As you’re already well aware, this is a surreal moment in history, with much of the world’s population on lockdown, under mandatory or recommended stay-at-home orders. Here in Paris, we’ve been en confinement, as the expression goes, since March 17th and we still have a couple more weeks to go.
Among other things, this means we have to do most or all of our own cooking at home, using whatever ingredients we can get our hands on. At a time when we’re supposed to keep trips to the outside world to a minimum, what are the best shelf-stable foods to choose? In the panic-buying rush, most people seemed to think of pasta first, wiping supermarket shelves clean of all its forms. As for me (and I don’t know how many others did this, since I went into self-isolation earlier than the rest of the country), the first place I went was the lentil aisle!
Lentils are quite amazing. They’re super nutritious, not only rich in protein, but also B vitamins, magnesium, zinc and potassium. They furthermore have the highest antioxidant content of all legumes and keep you feeling full for a long time – amazingly enough, even after a different meal later the same day! They’re very yummy too.
I tend to go with dry lentils rather than canned, as they’re less expensive, easier for pedestrians like me to carry home (no water weight), can easily be purchased in bulk (no packaging to throw out or recycle) and take up less room in your pantry.
Even after the lockdown period is over, lentils will be a good thing to have on hand. They can be kept for a year or two without going bad and are a quick fix when you have nothing else in the house and can’t go out for whatever reason.
For those of you who may be new to lentils, or just haven’t had them lately, I thought I’d share a super easy recipe for lentil soup. I’m calling it “lockdown lentils” in reference to these strange times, but also because it can be modified endlessly to accommodate whatever seasonings you have on hand while locked down. The only two ingredients you absolutely need are lentils and water – everything else is optional! I’m nevertheless including some recommended ingredients and spices that take them to another level. Feel free to substitute other things as needed.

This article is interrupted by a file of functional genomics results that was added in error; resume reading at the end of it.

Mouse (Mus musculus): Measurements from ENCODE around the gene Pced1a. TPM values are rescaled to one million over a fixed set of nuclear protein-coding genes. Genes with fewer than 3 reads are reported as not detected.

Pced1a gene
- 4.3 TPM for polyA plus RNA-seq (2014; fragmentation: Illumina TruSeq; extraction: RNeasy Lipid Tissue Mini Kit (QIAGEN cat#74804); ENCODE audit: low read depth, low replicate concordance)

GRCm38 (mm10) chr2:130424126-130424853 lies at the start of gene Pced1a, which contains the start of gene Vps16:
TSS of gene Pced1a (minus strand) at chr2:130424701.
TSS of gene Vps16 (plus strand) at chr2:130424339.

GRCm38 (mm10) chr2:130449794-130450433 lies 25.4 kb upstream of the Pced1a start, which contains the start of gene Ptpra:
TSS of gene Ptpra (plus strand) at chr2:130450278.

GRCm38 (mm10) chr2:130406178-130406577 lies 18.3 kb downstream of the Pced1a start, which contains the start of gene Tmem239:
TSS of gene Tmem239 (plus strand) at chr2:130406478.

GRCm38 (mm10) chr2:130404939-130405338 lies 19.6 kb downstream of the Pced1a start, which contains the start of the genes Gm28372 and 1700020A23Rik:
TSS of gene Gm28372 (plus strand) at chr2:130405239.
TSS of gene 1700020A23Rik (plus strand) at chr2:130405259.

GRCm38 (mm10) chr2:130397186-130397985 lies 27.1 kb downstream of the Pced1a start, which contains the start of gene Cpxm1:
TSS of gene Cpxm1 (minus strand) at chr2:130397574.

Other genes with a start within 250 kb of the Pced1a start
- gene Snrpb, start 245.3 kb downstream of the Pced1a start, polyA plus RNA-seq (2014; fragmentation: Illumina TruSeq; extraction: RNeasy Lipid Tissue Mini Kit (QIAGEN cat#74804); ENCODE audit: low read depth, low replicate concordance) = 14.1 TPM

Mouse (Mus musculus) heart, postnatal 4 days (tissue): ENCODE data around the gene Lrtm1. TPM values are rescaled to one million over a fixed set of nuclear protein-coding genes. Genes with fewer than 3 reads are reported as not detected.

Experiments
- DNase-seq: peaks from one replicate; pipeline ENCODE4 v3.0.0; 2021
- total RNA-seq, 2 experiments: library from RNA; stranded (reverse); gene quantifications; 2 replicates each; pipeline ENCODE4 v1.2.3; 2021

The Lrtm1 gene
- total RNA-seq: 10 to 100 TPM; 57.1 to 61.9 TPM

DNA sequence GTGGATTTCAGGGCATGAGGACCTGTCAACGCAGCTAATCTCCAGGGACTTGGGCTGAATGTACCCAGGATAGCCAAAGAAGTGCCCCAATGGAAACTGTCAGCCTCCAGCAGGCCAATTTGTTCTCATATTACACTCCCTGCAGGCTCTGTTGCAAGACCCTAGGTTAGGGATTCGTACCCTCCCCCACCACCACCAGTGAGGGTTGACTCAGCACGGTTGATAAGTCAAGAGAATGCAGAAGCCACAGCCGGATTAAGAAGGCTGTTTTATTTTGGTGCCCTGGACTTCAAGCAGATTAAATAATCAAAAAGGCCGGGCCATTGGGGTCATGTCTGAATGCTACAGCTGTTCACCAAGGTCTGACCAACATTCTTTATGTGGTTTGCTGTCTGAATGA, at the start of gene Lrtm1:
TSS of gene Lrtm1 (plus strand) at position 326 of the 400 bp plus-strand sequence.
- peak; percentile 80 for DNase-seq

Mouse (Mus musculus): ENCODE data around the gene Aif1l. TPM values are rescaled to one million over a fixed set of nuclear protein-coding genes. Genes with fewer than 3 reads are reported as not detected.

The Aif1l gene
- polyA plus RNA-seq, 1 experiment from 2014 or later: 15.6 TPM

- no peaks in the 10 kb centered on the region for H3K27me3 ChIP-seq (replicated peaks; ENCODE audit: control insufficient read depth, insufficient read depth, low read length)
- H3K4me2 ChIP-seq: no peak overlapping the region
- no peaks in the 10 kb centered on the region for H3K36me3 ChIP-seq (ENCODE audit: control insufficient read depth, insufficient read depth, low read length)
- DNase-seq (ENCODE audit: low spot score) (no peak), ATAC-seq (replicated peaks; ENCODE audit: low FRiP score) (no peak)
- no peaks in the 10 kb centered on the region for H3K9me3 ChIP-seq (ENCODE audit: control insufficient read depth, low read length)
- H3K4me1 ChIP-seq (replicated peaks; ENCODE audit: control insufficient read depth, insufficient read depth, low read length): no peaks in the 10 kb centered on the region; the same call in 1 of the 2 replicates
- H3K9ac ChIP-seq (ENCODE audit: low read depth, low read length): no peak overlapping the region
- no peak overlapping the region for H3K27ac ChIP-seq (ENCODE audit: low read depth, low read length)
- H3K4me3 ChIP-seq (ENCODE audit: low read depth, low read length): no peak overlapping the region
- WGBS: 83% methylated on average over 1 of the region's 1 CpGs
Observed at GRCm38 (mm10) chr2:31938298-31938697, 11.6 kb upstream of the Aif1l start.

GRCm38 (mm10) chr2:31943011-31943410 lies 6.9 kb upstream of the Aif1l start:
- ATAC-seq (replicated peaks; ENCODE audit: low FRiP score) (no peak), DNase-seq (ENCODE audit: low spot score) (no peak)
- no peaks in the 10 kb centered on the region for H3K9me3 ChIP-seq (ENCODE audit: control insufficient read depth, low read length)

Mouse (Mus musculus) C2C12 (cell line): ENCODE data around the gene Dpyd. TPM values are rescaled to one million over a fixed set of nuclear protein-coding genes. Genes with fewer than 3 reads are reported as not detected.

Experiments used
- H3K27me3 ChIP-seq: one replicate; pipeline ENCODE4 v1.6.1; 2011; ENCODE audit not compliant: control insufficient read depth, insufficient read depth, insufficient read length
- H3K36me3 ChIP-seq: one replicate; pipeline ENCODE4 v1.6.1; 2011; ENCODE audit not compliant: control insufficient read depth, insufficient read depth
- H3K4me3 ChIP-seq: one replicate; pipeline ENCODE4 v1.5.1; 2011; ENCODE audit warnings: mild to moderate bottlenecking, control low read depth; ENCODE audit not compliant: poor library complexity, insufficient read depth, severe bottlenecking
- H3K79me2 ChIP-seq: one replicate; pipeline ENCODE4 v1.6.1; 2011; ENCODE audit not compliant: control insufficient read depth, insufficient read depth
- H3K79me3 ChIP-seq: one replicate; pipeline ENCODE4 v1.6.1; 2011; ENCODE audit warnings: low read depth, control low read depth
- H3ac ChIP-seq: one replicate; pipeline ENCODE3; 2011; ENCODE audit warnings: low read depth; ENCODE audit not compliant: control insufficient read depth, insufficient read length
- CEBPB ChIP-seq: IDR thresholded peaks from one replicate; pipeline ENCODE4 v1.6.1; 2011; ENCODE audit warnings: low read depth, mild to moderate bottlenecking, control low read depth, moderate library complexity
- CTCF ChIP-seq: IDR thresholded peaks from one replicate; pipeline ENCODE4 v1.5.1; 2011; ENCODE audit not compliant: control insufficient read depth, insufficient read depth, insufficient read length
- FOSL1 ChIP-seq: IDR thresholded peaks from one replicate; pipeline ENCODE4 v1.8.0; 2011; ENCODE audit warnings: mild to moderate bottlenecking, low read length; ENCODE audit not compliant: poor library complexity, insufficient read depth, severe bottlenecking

The type of lentil you use is also up to you. In the photos shown here I’ve used green, but you could also use brown, yellow, red or beluga (black) lentils. Note, however, that red lentils become mushy as they cook, so a red lentil soup will be thicker than the one you see here.
To make your lentils go farther, serving more people or stretching out over more meals, serve it over a nutritious cooked grain such as brown (whole-grain) rice, spelt or buckwheat.
Makes 2 servings
- 1 tablespoon olive oil
- 1 small onion (50 g), any color
- 1 or 2 cloves fresh garlic
- Half a carrot (50 g)
- Half a medium to large potato (75 g)
- 1 cup (175 g) dry lentils
- 4 cups (950 ml) cold water
- Half a vegetable bouillon cube or salt to taste
- 1 dried bay leaf
- ½ teaspoon ground coriander
- ¼ teaspoon ground turmeric
- ¼ teaspoon black pepper
- ¼ teaspoon each thyme, rosemary, oregano etc.
- unsweetened plain soy cream or yogurt (optional)
- fresh cilantro (coriander) or parsley leaves, for garnish
- balsamic vinegar or soy sauce, to drizzle on top
Equipment needed: wire sieve
Drizzle a bit of olive oil in a saucepan and turn on the heat to medium-low. Dice the onion and heat it, stirring often, until soft and translucent. Meanwhile, dice the carrot and crush the garlic. Add the garlic to the saucepan and stir constantly for about 30 seconds, being careful not to allow the garlic to overheat or stick to the pan.
Add the diced carrots and continue stirring constantly. After about a minute, add the 4 cups water and stir the vegetables to dislodge anything that may have stuck to the bottom of the pan. Cover the saucepan and turn the heat to high to bring the water to a boil.
While waiting for the water to heat, place the lentils in a wire sieve and rinse thoroughly. Check through the lentils to remove any rogue items such as tiny twigs or stones.
Add the lentils to the saucepan and continue to bring to a boil. Once the water is boiling, turn the heat down to low. Peel and dice the potato and add to the pot, along with the half-cube of bouillon (or salt), bay leaf and other herbs and spices. Stir to combine everything, cover the saucepan loosely and let simmer.
After about 25 minutes, the lentils should be cooked all the way through and the carrot and potato should be tender. Turn off the heat, stir and taste to adjust the seasonings. If it seems too salty, you can add a bit of extra water. Remove and discard the bay leaf.
Ladle the soup into bowls. If you like, you can top it with some unsweetened soy cream or soy yogurt (or other plant-based alternatives). Drizzle a bit of balsamic vinegar or soy sauce over that and garnish with fresh herbs.
Variation: omit the potato and carrot and use less water to prepare lentils for use in a salad (I don’t recommend red lentils for this, since they become mushy when cooked).